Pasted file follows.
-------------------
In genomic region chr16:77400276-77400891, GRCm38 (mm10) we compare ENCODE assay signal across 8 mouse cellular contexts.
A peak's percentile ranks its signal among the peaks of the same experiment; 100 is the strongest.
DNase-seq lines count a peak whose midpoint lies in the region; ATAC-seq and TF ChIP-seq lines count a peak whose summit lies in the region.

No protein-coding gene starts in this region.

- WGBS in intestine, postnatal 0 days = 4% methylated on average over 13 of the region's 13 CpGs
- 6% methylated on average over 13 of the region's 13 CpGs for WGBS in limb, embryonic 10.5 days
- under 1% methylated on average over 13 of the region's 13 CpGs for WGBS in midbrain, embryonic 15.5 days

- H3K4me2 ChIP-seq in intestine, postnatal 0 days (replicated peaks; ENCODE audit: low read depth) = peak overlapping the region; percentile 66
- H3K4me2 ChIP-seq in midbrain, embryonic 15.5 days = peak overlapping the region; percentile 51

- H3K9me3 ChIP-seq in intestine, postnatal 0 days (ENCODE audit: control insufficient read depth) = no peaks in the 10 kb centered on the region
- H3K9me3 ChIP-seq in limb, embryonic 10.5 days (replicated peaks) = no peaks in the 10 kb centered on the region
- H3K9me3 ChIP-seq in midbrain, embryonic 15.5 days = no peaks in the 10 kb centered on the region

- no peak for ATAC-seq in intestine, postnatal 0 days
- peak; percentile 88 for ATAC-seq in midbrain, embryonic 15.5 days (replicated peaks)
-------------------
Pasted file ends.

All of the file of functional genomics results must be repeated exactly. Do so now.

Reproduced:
In genomic region chr16:77400276-77400891, GRCm38 (mm10) we compare ENCODE assay signal across 8 mouse cellular contexts.
A peak's percentile ranks its signal among the peaks of the same experiment; 100 is the strongest.
DNase-seq lines count a peak whose midpoint lies in the region; ATAC-seq and TF ChIP-seq lines count a peak whose summit lies in the region.

No protein-coding gene starts in this region.

- WGBS in intestine, postnatal 0 days = 4% methylated on average over 13 of the region's 13 CpGs
- 6% methylated on average over 13 of the region's 13 CpGs for WGBS in limb, embryonic 10.5 days
- under 1% methylated on average over 13 of the region's 13 CpGs for WGBS in midbrain, embryonic 15.5 days

- H3K4me2 ChIP-seq in intestine, postnatal 0 days (replicated peaks; ENCODE audit: low read depth) = peak overlapping the region; percentile 66
- H3K4me2 ChIP-seq in midbrain, embryonic 15.5 days = peak overlapping the region; percentile 51

- H3K9me3 ChIP-seq in intestine, postnatal 0 days (ENCODE audit: control insufficient read depth) = no peaks in the 10 kb centered on the region
- H3K9me3 ChIP-seq in limb, embryonic 10.5 days (replicated peaks) = no peaks in the 10 kb centered on the region
- H3K9me3 ChIP-seq in midbrain, embryonic 15.5 days = no peaks in the 10 kb centered on the region

- no peak for ATAC-seq in intestine, postnatal 0 days
- peak; percentile 88 for ATAC-seq in midbrain, embryonic 15.5 days (replicated peaks)